Birder's Guide

MAR 2018

Birder's Guide is the American Birding Association's newest publication. Each issue focuses on a key subject, providing tips from experienced birders on a wide variety of topics like Travel, Listing & Taxonomy, Gear, and Conservation & Community.

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Page 42 of 73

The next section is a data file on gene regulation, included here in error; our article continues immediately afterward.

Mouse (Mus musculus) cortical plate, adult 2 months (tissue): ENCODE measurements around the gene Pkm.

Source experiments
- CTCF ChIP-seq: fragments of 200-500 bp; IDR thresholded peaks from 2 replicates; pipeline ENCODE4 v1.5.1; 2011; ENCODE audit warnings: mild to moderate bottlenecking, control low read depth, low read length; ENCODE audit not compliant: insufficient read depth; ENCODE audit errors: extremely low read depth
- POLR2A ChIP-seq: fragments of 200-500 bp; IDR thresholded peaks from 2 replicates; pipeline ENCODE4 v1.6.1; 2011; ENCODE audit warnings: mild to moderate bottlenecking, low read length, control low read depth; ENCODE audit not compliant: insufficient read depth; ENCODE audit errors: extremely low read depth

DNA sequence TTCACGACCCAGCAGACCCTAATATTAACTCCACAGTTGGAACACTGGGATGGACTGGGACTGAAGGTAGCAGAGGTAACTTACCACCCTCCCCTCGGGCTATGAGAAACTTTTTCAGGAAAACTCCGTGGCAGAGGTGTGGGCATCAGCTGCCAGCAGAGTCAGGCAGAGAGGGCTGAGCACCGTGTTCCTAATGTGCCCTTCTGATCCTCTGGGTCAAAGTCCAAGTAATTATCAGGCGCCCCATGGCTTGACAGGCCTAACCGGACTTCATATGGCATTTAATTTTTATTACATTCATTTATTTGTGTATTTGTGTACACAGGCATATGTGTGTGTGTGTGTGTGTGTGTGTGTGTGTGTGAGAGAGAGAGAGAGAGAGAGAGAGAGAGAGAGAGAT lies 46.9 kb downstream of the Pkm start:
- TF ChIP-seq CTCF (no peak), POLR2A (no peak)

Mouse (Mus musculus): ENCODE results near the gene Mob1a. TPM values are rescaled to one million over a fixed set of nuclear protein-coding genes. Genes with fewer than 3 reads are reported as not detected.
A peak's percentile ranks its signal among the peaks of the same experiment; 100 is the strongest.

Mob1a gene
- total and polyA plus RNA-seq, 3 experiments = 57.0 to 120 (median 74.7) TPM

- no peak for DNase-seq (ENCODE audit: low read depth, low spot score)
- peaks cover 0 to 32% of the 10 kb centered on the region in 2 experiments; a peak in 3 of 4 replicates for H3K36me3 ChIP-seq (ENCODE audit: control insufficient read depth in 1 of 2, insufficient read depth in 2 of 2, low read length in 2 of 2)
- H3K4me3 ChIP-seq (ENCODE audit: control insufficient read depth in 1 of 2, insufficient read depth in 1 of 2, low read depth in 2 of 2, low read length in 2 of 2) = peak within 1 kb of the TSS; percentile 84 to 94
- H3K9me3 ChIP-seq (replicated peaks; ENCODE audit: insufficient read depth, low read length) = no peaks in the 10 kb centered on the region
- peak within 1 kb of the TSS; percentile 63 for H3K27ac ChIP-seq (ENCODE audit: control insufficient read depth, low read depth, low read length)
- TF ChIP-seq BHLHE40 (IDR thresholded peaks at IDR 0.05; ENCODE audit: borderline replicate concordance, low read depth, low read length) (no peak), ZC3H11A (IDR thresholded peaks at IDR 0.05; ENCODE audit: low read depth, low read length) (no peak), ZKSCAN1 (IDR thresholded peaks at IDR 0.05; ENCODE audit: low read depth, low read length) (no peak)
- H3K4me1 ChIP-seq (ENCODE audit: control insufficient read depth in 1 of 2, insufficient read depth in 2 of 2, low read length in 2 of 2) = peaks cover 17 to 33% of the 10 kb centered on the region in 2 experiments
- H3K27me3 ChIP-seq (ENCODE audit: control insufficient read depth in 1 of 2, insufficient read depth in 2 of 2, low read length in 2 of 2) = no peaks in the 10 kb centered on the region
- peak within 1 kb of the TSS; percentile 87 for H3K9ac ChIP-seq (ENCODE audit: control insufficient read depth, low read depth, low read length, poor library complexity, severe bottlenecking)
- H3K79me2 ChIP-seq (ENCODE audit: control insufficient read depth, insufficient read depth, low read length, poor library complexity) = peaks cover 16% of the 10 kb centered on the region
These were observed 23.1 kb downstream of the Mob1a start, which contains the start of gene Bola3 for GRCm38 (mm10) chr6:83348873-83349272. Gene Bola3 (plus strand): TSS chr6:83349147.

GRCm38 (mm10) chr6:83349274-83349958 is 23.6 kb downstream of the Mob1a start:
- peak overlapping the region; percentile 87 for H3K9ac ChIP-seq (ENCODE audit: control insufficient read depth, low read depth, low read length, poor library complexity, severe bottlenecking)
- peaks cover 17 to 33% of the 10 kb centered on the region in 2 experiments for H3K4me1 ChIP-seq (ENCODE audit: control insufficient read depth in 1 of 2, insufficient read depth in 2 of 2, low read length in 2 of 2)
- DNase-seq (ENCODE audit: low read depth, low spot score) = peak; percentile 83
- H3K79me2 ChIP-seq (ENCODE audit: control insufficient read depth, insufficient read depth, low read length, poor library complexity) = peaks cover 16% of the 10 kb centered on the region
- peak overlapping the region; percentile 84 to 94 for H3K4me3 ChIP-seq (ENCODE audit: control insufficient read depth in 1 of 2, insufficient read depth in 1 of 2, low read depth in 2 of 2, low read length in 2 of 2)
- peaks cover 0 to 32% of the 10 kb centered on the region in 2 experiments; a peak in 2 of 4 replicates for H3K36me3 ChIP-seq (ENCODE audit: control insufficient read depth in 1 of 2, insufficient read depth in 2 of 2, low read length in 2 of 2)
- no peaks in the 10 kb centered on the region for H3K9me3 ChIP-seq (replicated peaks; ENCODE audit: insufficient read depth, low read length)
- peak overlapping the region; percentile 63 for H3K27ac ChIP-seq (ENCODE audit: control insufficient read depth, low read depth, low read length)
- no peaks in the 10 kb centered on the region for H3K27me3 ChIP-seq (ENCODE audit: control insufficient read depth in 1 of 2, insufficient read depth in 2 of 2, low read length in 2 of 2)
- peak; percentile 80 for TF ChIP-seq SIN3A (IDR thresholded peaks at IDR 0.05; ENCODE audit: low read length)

41 April 2018 | Birder's Guide to Travel spending time in town or around aban- doned building complexes, which have hosted Common Cuckoo. Birders started visiting Adak during the fall season only in recent years and, despite the difficulties of finding rarities on the large island, several noteworthy birds have been found. The mudflats at Clam Lagoon have hosted Marsh Sandpiper more than once, and other exceptional fall vagrants have included Eurasian Kestrel, Pacific Swift, Taiga Flycatcher, Wood Warbler, and Eurasian Sparrowhawk—a first for the ABA. Adak Island has lots of potential during the fall season but very few birders. Two direct flights to Adak per week leave Anchorage on Sunday and on Thursday. The flight covers the 1,200 miles in three hours, but if it is cancelled in Anchorage for any reason, it will not be rescheduled until the following Thursday or Sunday, so bring patience and have an alternative plan just in case. Several outfitters rent vehicles in Adak, and fuel is available from a self- service station. Due to the large size of the island and distances between bird- ing locations, renting a vehicle is a must. Accommodations are available in the old officer quarters; these are duplexes with kitchen facilities and living rooms. During most seasons, one or two restau - rants are available, but remain flexible and bring some of your own food. St. Paul Island Remote St. Paul Island, part of the Pribilof Islands, sits amidst one of the richest marine ecosystems in the world, attracting hundreds of thou- sands of nesting seabirds and northern fur seals, which in turn lure birders and photog- raphers from all around the globe. Its isolated location in the central Bering Sea, 300 miles from the Alaskan main- land and 500 miles from the Siberian coast, makes the is- land an ideal vagrant trap. More than 300 species of birds have been recorded on the is- land with about one-third of these Asiatic vagrants. While St. Paul Island is much smaller than Adak Island and reaches only 665 feet at its highest point, its rugged topography supports a wide variety of habitats. The island harbors a rich array of wetlands with freshwater marshes, ephemeral ponds, swampy sloughs, and deep and shallow lakes sprinkled liberally throughout the island, providing ideal shorebird habi- tats. A tidal lagoon contains extensive mudflats, and long sandy beaches with kelp wrecks offer additional habitats for plovers and sandpipers. With more than 60 shorebird species (26 Asiatic rarities) on the island's cumulative list, St. Paul may be one of the most diverse shore- bird sites in the Northern Hemisphere. The island's lush maritime tundra is interrupted by lava flows, cinder cones, steep ravines, and vast stretches of sand dunes, all of which can harbor migrant birds. Sheltered areas support hip-high growth of wild celery, which are favored areas for vagrant passerines, especially top to bottom: n Little Stint. Photo © Stephan Lorenz n Siberian Rubythroat. Photo © Gary H. Rosenberg n Maritime tundra on St. Paul Island. Photo © Stephan Lorenz

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